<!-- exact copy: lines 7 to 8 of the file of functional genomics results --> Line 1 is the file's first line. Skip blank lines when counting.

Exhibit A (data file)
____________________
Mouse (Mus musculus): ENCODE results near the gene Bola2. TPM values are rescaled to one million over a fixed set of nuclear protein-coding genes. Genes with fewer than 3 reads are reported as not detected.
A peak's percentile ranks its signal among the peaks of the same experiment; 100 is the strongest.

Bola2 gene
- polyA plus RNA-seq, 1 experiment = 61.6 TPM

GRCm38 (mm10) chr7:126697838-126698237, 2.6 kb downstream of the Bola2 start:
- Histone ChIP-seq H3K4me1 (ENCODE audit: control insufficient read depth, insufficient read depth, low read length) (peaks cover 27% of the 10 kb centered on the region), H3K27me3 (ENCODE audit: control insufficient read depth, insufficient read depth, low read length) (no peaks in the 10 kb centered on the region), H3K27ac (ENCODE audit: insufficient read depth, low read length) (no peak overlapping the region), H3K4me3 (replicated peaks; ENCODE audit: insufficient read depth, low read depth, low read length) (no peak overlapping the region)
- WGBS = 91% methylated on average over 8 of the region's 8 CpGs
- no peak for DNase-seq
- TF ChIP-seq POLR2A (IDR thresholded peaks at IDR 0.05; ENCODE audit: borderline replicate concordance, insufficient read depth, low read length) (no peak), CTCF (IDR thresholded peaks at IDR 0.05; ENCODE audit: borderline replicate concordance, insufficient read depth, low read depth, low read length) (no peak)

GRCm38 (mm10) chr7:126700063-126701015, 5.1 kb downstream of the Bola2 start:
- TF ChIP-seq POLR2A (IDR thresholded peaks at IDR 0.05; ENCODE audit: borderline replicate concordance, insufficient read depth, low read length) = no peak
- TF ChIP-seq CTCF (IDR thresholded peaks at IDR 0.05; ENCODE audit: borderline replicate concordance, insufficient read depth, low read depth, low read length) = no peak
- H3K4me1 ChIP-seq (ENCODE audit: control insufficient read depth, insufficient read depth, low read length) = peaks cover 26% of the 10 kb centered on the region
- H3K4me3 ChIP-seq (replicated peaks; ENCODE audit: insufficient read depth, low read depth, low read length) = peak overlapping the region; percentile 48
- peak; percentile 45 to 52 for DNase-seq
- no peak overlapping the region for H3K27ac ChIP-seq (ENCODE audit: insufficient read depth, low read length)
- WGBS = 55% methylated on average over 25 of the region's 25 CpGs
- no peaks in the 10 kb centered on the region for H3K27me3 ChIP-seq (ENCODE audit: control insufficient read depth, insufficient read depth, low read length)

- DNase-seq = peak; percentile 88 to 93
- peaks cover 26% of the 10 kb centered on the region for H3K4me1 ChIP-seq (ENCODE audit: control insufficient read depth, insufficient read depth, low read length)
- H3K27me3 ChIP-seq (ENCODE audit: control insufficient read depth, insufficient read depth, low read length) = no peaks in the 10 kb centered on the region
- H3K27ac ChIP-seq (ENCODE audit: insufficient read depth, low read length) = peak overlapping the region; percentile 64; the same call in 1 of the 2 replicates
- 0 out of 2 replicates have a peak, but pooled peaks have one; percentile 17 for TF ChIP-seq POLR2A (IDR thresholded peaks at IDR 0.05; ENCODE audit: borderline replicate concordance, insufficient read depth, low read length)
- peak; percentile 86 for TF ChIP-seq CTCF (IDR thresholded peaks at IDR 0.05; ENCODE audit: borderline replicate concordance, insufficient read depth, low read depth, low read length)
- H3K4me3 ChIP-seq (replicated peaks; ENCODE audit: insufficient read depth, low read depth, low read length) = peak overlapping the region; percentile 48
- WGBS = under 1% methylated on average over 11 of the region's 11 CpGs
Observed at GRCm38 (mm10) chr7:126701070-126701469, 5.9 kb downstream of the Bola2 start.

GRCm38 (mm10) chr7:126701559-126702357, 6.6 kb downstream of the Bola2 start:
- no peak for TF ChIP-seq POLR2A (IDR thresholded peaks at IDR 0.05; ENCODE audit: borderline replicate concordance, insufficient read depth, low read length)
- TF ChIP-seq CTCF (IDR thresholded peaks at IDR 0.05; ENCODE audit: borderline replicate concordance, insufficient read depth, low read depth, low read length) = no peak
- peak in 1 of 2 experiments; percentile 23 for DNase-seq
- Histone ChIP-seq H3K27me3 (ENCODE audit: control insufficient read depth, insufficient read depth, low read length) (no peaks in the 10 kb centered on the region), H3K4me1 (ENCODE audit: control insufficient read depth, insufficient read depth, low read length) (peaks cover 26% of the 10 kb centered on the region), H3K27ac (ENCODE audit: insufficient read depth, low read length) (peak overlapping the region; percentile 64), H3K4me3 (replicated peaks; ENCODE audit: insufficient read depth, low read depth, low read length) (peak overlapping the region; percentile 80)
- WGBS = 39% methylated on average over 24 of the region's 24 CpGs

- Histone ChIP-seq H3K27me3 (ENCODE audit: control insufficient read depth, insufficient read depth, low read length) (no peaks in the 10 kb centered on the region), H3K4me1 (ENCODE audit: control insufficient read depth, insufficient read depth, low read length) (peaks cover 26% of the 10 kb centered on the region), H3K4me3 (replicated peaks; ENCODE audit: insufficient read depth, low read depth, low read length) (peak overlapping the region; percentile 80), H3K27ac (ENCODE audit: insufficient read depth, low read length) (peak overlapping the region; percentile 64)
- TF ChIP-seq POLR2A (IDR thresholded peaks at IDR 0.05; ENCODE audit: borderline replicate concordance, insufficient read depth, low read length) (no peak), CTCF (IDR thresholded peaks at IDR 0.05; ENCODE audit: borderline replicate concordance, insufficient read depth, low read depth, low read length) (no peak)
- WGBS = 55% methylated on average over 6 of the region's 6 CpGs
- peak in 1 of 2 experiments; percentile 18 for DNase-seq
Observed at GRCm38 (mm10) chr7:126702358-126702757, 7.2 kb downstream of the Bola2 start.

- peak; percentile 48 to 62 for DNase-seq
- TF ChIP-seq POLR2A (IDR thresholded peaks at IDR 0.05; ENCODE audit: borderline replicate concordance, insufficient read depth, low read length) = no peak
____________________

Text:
- WGBS = 91% methylated on average over 8 of the region's 8 CpGs
- no peak for DNase-seq